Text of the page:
|Year : 2017 | Volume
| Issue : 8 | Page : 1044-1045
Omental herniation through the diaphragmatic defect: Two cases mimicking mediastinal lipomas
Z Zhu, Y Chai
Department of Thoracic Surgery, 2nd Affiliated Hospital, School of Medicine, Zhejiang University, Hangzhou, China
|Date of Acceptance||09-Mar-2017|
|Date of Web Publication||11-Sep-2017|
Department of Thoracic Surgery, 2nd Affiliated Hospital, School of Medicine, Zhejiang University, Hangzhou
Source of Support: None, Conflict of Interest: None
| Abstract|| |
Omental herniation through a diaphragmatic defect without involvement of the stomach is rare and has often been misdiagnosed as mediastinal lipoma. We herein report two cases of intrathoracic omental herniation through adiaphragmatic defect in patients that were misdiagnosed as a mediastinal lipoma at presentation. They both underwent successful laparoscopic diaphragmatic hernia repairs with full resolution of their symptoms. Doctors should pay attention to the differential diagnosis between diaphragmatic hernia and mediastinal lipoma when a fatty mass is found in the mediastinum at the magnetic resonance imaging (MRI) or computed tomography (CT) scan.
Keywords: Hernia, mediastinal lipoma, omentum
|How to cite this article:|
Zhu Z, Chai Y. Omental herniation through the diaphragmatic defect: Two cases mimicking mediastinal lipomas. Niger J Clin Pract 2017;20:1044-5
| Introduction|| |
Diaphragmatic hernia, primarily divided into congenital and acquired forms, is characterized by protrusion of any abdominal structure into the thoracic cavity through a diaphragmatic defect. The herniation through the diaphragmatic defect excluding the stomach is rare, which was mostly misdiagnosed as a mediastinal lipoma previously.,, Surgery is the first choice for patients with symptomatic diaphragmatic hernia; however, the surgical treatment of asymptomatic diaphragmatic hernia may be performed days to years later according to patient's status.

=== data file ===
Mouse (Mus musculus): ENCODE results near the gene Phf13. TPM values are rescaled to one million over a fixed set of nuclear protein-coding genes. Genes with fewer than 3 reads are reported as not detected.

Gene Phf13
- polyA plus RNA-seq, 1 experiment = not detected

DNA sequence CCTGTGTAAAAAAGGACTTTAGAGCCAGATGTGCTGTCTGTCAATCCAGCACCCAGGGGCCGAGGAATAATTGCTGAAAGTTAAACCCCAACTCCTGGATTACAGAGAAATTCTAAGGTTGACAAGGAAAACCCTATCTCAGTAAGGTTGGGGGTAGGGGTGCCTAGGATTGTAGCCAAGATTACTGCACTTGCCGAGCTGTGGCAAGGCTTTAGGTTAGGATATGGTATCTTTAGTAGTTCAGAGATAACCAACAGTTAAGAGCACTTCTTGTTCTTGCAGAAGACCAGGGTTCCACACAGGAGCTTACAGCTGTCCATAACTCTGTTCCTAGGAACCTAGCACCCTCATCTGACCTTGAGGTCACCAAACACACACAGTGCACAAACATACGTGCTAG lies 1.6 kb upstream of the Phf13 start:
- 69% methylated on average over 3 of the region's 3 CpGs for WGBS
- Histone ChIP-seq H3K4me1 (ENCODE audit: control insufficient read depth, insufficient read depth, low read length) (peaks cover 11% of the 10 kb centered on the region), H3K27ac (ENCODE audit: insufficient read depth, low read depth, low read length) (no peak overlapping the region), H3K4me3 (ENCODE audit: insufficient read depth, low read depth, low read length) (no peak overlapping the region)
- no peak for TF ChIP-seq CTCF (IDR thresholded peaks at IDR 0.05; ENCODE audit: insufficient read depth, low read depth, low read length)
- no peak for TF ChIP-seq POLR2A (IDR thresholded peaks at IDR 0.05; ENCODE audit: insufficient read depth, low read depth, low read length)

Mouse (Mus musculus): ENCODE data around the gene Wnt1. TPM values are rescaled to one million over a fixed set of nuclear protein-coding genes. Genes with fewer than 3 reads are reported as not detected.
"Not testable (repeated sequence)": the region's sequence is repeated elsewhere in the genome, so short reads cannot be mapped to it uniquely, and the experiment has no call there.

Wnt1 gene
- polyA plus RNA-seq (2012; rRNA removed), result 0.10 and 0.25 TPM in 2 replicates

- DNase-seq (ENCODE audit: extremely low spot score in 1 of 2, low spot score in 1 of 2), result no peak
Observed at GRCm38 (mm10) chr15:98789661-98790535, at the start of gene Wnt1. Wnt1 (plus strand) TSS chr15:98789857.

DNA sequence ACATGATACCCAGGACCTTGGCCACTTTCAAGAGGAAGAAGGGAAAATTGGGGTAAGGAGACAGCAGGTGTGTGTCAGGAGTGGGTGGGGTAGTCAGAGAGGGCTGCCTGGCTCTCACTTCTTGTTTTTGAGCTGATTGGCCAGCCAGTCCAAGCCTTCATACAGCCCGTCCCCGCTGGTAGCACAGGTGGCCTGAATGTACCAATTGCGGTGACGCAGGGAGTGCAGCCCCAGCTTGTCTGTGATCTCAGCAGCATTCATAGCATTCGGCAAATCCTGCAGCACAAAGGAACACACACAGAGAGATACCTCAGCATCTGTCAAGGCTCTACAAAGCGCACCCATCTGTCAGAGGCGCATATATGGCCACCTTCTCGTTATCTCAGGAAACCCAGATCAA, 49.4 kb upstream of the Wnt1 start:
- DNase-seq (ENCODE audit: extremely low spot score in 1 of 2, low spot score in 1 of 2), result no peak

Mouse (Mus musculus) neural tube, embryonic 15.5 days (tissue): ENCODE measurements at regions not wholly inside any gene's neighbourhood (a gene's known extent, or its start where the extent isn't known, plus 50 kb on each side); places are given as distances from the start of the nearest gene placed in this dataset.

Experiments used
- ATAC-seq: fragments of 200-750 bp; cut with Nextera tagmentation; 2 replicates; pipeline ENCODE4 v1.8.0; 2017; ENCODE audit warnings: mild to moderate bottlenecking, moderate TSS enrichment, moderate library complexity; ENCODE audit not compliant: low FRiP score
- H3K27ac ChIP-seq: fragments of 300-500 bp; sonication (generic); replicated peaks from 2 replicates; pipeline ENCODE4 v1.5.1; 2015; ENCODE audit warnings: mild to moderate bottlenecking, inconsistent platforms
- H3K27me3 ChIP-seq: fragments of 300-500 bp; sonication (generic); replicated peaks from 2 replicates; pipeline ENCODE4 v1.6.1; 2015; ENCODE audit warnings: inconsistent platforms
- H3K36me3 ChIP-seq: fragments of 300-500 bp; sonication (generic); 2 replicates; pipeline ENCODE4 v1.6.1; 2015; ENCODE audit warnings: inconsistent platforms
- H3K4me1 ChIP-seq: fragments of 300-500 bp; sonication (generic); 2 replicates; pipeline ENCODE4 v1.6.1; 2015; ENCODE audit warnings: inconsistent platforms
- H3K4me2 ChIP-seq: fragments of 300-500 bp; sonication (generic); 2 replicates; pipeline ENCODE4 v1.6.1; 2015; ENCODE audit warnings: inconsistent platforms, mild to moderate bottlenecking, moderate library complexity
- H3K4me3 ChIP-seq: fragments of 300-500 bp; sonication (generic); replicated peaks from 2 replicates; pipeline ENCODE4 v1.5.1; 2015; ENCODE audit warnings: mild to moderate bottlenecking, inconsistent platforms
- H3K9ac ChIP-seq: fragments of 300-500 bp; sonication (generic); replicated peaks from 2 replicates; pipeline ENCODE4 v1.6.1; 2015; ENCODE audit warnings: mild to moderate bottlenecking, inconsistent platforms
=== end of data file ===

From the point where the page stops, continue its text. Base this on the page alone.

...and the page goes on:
| Case Reports|| |
A 47-year-old man was admitted to our hospital because of a mediastinal mass, discovered on a chest CT scan in a local hospital. The patient had coughed for more than 1 month with mild chest congestion. The patient denied trauma history or other medical history. On hospital admission, physical examination and laboratory test results were normal. Tl-weighted MRI clearly showed a fatty mass at the postero-inferior aspect of the mediastinum [Figure 1]. After obtaining the patient's informed consent, a thoracoscopic exploration was performed under an initial diagnosis of mediastinal mass in mind, which turned out to be an omental herniation through the esophageal hiatus. We reduced the omentum into the abdominal cavity and repaired the hiatus by video-assisted laparoscopic surgery as it was difficult to repair by a thoracoscope. The patient had an uneventful postoperative recovery without any complications.
|Figure 1: Coronal and sagittal sections of Tl-weighted MRI clearly depict a fatty mass at the posteroinferior of the mediastinum (arrows)|